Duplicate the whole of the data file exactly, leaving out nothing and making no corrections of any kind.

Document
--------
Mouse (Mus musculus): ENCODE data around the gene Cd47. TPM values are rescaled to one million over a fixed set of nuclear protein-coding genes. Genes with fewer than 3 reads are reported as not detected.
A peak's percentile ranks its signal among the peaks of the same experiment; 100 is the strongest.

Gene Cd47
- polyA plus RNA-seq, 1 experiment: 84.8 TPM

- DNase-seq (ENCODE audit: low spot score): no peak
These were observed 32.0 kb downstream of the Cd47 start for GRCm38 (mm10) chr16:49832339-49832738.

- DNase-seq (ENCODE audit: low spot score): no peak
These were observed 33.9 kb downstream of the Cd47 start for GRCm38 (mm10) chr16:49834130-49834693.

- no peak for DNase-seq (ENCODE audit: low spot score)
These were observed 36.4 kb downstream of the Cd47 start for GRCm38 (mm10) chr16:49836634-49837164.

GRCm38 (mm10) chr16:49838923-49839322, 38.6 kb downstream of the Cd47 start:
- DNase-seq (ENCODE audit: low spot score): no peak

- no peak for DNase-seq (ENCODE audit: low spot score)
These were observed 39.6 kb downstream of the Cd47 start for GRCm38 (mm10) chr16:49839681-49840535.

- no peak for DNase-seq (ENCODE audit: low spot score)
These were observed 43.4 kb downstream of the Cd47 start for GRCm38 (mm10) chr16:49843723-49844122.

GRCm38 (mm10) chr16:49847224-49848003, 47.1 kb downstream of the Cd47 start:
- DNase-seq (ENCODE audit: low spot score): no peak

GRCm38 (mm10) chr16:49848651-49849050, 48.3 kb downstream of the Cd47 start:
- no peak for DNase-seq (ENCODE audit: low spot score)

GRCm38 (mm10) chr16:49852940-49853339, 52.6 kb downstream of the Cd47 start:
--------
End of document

Mouse (Mus musculus): ENCODE data around the gene Cd47. TPM values are rescaled to one million over a fixed set of nuclear protein-coding genes. Genes with fewer than 3 reads are reported as not detected.
A peak's percentile ranks its signal among the peaks of the same experiment; 100 is the strongest.

Gene Cd47
- polyA plus RNA-seq, 1 experiment: 84.8 TPM

- DNase-seq (ENCODE audit: low spot score): no peak
These were observed 32.0 kb downstream of the Cd47 start for GRCm38 (mm10) chr16:49832339-49832738.

- DNase-seq (ENCODE audit: low spot score): no peak
These were observed 33.9 kb downstream of the Cd47 start for GRCm38 (mm10) chr16:49834130-49834693.

- no peak for DNase-seq (ENCODE audit: low spot score)
These were observed 36.4 kb downstream of the Cd47 start for GRCm38 (mm10) chr16:49836634-49837164.

GRCm38 (mm10) chr16:49838923-49839322, 38.6 kb downstream of the Cd47 start:
- DNase-seq (ENCODE audit: low spot score): no peak

- no peak for DNase-seq (ENCODE audit: low spot score)
These were observed 39.6 kb downstream of the Cd47 start for GRCm38 (mm10) chr16:49839681-49840535.

- no peak for DNase-seq (ENCODE audit: low spot score)
These were observed 43.4 kb downstream of the Cd47 start for GRCm38 (mm10) chr16:49843723-49844122.

GRCm38 (mm10) chr16:49847224-49848003, 47.1 kb downstream of the Cd47 start:
- DNase-seq (ENCODE audit: low spot score): no peak

GRCm38 (mm10) chr16:49848651-49849050, 48.3 kb downstream of the Cd47 start:
- no peak for DNase-seq (ENCODE audit: low spot score)

GRCm38 (mm10) chr16:49852940-49853339, 52.6 kb downstream of the Cd47 start: